I like the way you think Thomas.  I used a similar stratagy to gain access to a large scrap metal yard.  The abencente owner forbid people to prowl through the place for fear of them being injured.  I cobbled a wood box with lid to protect a cheap stryafoam ice chest inside and burned our brand into it along with phone #s.  Next trip to scrap yard,I set the chest filled with ice and drinks out by scales and told manager I would pick it up next time I came by. A few days later I dropped by with another chest of iced down drinks and dumped them into the home made box.  While I was there I told the manager I was aware liability issues forbid customers messing with things around the yard but I would buy a pair of large coil springs and if they brought them to the office and called me.  He said I was welcome to look and tell him if I saw what I was after. He cautioned me not to dig or climb in order to retrive them but instead come tell him and they would retrive them for me.  I have since bought alot of material from them at penneys on the dollar.   If they see angle,sq tube and such I might like they call  (remember the brand and ph #s on ice chest).  How much better could you ask for?  You be the judge.  The owner took note of the box and drinks on his visits and was astonished at the fact it was sitting in the sun on a 100+ day without ice melting. Why do those silly little chests keep ice so much better than a more expensive Colman?   He called to ask if I could build one a little nicer but keeping the rustic look with his Corp's logo.  I asked if he had a picture,drawing or something to which he said no,just use my judgement.   I thought about doing it free but on secound thought priced it as I would for any commisioned piece.  Sure glad I didn't cheap it out because he ordered two more after seeing the first.:) The hardware wasn't forged but to the untrained eye store bought were good enough after I toasted and whacked them a little.  Long story that used up some of the site's jigger-bits but hopfully spark's benificial for someone.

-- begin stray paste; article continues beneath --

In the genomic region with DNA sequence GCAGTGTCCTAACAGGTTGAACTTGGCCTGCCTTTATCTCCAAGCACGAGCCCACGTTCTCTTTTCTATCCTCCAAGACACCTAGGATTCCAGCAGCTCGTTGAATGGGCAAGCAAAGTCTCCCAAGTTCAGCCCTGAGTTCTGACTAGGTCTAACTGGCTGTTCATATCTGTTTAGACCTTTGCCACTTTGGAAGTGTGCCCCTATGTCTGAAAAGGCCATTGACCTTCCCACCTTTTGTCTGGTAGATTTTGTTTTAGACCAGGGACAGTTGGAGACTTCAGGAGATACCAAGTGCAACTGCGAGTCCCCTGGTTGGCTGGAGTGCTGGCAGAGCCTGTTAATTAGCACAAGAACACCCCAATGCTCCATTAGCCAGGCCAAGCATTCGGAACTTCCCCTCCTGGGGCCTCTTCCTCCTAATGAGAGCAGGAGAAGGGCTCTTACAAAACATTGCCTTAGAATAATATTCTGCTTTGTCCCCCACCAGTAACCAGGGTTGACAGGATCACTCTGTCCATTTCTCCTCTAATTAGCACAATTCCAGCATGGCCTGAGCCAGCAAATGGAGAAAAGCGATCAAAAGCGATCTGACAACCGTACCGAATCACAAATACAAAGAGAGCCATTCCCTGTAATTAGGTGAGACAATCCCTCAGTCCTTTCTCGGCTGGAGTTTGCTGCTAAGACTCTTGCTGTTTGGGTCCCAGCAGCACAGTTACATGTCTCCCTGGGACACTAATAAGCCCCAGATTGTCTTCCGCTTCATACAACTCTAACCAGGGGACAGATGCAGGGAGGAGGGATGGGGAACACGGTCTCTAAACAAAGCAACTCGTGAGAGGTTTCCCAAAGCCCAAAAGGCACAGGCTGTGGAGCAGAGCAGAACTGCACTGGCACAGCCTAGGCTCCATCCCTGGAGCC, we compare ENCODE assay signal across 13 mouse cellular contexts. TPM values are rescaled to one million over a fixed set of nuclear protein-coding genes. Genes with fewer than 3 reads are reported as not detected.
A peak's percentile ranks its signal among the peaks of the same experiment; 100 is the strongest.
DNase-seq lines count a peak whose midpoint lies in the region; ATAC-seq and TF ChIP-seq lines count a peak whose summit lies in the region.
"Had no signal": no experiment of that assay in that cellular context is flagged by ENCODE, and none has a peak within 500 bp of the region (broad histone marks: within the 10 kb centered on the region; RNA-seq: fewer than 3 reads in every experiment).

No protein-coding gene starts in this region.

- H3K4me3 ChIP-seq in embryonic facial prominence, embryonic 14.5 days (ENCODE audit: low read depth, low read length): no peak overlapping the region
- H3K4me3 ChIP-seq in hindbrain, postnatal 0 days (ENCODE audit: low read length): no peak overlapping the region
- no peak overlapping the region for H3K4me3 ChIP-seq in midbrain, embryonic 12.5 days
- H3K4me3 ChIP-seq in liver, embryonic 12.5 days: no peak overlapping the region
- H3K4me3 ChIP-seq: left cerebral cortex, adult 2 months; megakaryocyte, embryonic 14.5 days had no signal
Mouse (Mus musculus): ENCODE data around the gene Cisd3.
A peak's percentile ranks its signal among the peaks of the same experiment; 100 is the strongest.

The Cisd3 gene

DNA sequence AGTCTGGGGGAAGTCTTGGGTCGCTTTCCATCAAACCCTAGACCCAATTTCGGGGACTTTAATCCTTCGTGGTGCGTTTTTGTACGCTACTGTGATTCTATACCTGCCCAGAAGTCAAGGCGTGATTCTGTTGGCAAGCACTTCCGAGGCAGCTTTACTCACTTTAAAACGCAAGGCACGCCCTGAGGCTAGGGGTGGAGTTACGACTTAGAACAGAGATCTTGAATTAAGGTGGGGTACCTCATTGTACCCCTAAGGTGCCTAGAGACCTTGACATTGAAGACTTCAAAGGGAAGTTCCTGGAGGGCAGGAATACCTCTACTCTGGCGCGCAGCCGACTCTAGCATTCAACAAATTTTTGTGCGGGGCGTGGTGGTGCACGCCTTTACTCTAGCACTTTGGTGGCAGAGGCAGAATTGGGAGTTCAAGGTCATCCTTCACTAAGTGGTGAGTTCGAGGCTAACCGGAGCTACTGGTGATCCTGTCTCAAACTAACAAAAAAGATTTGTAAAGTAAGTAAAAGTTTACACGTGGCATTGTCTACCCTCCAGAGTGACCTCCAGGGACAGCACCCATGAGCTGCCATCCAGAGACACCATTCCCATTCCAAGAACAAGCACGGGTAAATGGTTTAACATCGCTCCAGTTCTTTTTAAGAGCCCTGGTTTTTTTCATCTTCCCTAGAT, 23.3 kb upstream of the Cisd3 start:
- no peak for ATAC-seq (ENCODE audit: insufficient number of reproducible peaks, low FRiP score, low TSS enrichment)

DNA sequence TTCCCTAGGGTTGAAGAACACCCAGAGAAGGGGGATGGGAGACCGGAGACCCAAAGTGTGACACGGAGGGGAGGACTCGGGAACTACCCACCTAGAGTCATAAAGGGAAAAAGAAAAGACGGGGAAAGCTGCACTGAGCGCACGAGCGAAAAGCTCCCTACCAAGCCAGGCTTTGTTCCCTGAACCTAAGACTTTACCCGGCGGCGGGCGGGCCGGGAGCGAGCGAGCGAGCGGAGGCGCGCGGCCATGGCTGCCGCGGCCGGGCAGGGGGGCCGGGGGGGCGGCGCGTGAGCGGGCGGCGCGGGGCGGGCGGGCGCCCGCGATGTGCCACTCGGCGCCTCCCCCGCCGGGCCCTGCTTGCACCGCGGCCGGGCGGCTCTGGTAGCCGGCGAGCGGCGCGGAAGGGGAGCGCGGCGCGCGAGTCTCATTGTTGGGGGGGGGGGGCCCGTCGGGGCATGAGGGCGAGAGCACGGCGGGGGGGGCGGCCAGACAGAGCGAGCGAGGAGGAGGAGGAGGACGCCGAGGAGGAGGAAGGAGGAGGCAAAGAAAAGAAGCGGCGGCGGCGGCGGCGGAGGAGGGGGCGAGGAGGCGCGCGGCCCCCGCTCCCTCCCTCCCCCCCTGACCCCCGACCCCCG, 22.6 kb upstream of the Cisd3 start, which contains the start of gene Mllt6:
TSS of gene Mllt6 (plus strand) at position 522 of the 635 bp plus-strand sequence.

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My local scrapyard is about 6 miles down the road and  during this last year my Saturday visits have been a fairly large chunk of money for them.  I've gone out of my way to pick up some big pieces as I'm still employed and the scrap market crashed for a while.  I've got my eye on a large coil spring there too---the stock diameter is 1.5".  I'm going to buy some more triphammer die stock from them Saturday I hope!   Working with them it's gotten so they will leave me alone in the yard while they go get breakfast; or take stuff when I don't have the cash on me to buy it; just telling me to drop it off when I have it.

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Spending many a year in a garage i have learned one thing about mechanics, we all do side work. Even if you ask the mechanic and he says he can not give access to the scrap pile ask if he has anything at home. He may just have some old springs, axels, bearing or what not laying next to his garage at home. I had a guy who came to my house to get scrap metal when i was rebuilding transmissions on the side. It would take me about 2 weeks but i could fill a trach can with clutches and steels, well over 100#. I kept the can in a corner in the yard and he would stop every couple weeks and empty it. I gave that to him but if i asked about something else in his truck it was sure here ya go take it.

Also a lot of the larger shops like an AAMCO or Goodyear are franchised. So they are many times ran like a small shop. It would be up to the owner there. I have worked for people who really dont care what happens with the scrap or like the last guy i worked for horded it like gold. 

The small shops also a lot of them when you go talk to the mechanic you are talking to the owner. I know of many owner operated garages. 

Anyway get out and talk to them, get to know them. One other perk, i could build a tranny for you at about a quarter the price of the shop i worked for.